Northern observers have both their main 'guides' on view. Orion attains a respectable altitude by mid-evening, and Ursa Major is well above the north-east horizon, even though the Great Bear does appear to be standing on its tail. Capella in Auriga is very close to the overhead point, which means that Vega is skirting the northern horizon and we have certainly lost the Summer Triangle, though in fact Deneb, like Vega, never actually sets over the British Isles. Cassiopeia is high in the north-west.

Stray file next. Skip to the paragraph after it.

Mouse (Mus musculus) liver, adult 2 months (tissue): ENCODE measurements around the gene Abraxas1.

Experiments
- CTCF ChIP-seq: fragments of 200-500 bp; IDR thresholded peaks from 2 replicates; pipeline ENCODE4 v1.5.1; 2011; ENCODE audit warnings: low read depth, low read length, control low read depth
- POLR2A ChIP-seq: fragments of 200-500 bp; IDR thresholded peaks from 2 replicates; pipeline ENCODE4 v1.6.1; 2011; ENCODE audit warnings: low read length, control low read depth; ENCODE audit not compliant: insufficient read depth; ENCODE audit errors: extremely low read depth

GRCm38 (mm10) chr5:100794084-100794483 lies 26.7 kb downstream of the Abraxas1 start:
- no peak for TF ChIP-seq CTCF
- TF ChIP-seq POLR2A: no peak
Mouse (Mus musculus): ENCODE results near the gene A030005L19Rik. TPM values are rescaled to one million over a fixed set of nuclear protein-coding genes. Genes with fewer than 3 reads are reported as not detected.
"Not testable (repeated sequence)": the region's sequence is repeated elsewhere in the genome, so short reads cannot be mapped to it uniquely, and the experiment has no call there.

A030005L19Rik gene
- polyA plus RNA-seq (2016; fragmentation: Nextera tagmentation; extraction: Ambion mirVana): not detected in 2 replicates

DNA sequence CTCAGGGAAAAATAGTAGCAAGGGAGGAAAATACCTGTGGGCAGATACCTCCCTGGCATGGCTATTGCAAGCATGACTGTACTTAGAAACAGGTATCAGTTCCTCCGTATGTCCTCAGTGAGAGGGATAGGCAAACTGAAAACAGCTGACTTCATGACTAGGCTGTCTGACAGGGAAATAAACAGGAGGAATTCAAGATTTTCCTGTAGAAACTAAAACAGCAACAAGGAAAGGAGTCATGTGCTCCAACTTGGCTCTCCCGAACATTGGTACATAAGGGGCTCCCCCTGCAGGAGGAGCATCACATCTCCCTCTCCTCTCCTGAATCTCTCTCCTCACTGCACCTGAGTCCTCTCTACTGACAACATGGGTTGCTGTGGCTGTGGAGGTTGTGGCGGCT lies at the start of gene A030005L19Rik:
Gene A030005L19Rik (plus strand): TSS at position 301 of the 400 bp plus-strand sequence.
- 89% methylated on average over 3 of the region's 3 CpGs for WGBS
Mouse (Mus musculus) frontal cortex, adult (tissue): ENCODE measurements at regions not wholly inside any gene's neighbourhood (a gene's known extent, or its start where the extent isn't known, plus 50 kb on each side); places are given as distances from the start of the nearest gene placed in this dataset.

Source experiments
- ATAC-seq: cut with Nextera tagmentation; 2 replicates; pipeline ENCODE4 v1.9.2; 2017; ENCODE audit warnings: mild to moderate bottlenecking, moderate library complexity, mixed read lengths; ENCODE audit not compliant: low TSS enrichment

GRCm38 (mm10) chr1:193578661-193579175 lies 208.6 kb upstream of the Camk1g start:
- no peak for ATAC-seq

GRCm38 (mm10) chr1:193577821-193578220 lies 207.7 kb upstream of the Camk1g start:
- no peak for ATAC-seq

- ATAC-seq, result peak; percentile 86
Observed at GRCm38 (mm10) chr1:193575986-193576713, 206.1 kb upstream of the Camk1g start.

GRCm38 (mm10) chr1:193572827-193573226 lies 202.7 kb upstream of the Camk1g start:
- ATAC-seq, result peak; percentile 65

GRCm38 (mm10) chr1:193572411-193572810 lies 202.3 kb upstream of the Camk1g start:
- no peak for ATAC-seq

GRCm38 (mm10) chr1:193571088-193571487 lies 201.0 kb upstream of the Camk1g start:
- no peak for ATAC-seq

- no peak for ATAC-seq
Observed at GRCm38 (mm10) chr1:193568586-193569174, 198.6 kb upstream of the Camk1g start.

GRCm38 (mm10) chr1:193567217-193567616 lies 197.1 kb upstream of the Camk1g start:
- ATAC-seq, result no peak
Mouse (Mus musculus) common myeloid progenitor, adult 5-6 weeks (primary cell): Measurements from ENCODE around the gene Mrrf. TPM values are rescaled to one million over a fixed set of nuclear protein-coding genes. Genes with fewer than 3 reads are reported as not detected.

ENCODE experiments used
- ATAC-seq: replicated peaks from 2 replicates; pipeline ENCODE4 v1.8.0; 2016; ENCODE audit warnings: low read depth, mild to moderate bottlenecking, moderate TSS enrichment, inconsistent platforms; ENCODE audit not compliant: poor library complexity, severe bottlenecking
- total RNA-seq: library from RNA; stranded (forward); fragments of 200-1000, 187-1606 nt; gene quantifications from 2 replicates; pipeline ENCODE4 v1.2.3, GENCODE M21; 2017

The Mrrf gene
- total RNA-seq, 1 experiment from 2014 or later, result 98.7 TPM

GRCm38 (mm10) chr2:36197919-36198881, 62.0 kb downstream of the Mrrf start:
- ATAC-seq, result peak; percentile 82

Pegasus remains visible in the west, though before very long it will start to merge into the evening twilight. Sirius has made its entry, and around midnight Leo appears over the eastern horizon. The Milky Way is at its best, running right across the sky from Cygnus through Cassiopeia, Perseus, Auriga and Gemini down to the horizon.
Southern observers lack Ursa Major, but Orion is excellently placed together with the Hunter's retinue; Achernar is close to the overhead point, and Canopus is also high and Pegasus well above the horizon. Capella is very low in the north, and the Southern Cross also is badly placed during December evenings. The Milky Way is superb, and so too are the Clouds of Magellan; it is sad that there are no comparable Clouds in the northern hemisphere of the sky.